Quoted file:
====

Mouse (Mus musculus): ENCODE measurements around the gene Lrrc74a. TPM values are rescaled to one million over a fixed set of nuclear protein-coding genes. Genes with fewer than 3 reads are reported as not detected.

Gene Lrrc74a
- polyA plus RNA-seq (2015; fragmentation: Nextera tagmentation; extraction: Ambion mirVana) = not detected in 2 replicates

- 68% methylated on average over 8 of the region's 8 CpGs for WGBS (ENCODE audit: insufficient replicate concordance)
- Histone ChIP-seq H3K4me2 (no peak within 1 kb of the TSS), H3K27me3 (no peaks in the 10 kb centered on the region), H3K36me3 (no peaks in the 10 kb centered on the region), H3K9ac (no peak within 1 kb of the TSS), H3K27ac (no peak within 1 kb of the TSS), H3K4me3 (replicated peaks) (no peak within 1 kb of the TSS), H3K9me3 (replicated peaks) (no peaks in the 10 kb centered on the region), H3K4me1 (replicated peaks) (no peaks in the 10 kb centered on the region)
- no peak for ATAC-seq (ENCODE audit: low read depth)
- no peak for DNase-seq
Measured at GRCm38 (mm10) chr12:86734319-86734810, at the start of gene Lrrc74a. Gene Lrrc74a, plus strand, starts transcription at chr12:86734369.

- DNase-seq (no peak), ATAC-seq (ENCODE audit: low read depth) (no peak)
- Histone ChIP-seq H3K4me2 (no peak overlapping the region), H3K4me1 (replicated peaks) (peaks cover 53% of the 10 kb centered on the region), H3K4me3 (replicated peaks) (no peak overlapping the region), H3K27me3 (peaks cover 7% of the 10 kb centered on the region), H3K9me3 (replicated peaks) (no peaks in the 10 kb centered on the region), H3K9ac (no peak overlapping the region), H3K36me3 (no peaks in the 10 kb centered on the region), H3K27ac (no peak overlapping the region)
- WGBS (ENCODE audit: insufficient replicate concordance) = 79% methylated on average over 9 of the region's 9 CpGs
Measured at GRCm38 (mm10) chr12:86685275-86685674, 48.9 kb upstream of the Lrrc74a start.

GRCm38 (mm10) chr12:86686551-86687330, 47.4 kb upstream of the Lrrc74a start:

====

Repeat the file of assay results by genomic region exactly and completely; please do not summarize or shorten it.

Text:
Mouse (Mus musculus): ENCODE measurements around the gene Lrrc74a. TPM values are rescaled to one million over a fixed set of nuclear protein-coding genes. Genes with fewer than 3 reads are reported as not detected.

Gene Lrrc74a
- polyA plus RNA-seq (2015; fragmentation: Nextera tagmentation; extraction: Ambion mirVana) = not detected in 2 replicates

- 68% methylated on average over 8 of the region's 8 CpGs for WGBS (ENCODE audit: insufficient replicate concordance)
- Histone ChIP-seq H3K4me2 (no peak within 1 kb of the TSS), H3K27me3 (no peaks in the 10 kb centered on the region), H3K36me3 (no peaks in the 10 kb centered on the region), H3K9ac (no peak within 1 kb of the TSS), H3K27ac (no peak within 1 kb of the TSS), H3K4me3 (replicated peaks) (no peak within 1 kb of the TSS), H3K9me3 (replicated peaks) (no peaks in the 10 kb centered on the region), H3K4me1 (replicated peaks) (no peaks in the 10 kb centered on the region)
- no peak for ATAC-seq (ENCODE audit: low read depth)
- no peak for DNase-seq
Measured at GRCm38 (mm10) chr12:86734319-86734810, at the start of gene Lrrc74a. Gene Lrrc74a, plus strand, starts transcription at chr12:86734369.

- DNase-seq (no peak), ATAC-seq (ENCODE audit: low read depth) (no peak)
- Histone ChIP-seq H3K4me2 (no peak overlapping the region), H3K4me1 (replicated peaks) (peaks cover 53% of the 10 kb centered on the region), H3K4me3 (replicated peaks) (no peak overlapping the region), H3K27me3 (peaks cover 7% of the 10 kb centered on the region), H3K9me3 (replicated peaks) (no peaks in the 10 kb centered on the region), H3K9ac (no peak overlapping the region), H3K36me3 (no peaks in the 10 kb centered on the region), H3K27ac (no peak overlapping the region)
- WGBS (ENCODE audit: insufficient replicate concordance) = 79% methylated on average over 9 of the region's 9 CpGs
Measured at GRCm38 (mm10) chr12:86685275-86685674, 48.9 kb upstream of the Lrrc74a start.

GRCm38 (mm10) chr12:86686551-86687330, 47.4 kb upstream of the Lrrc74a start: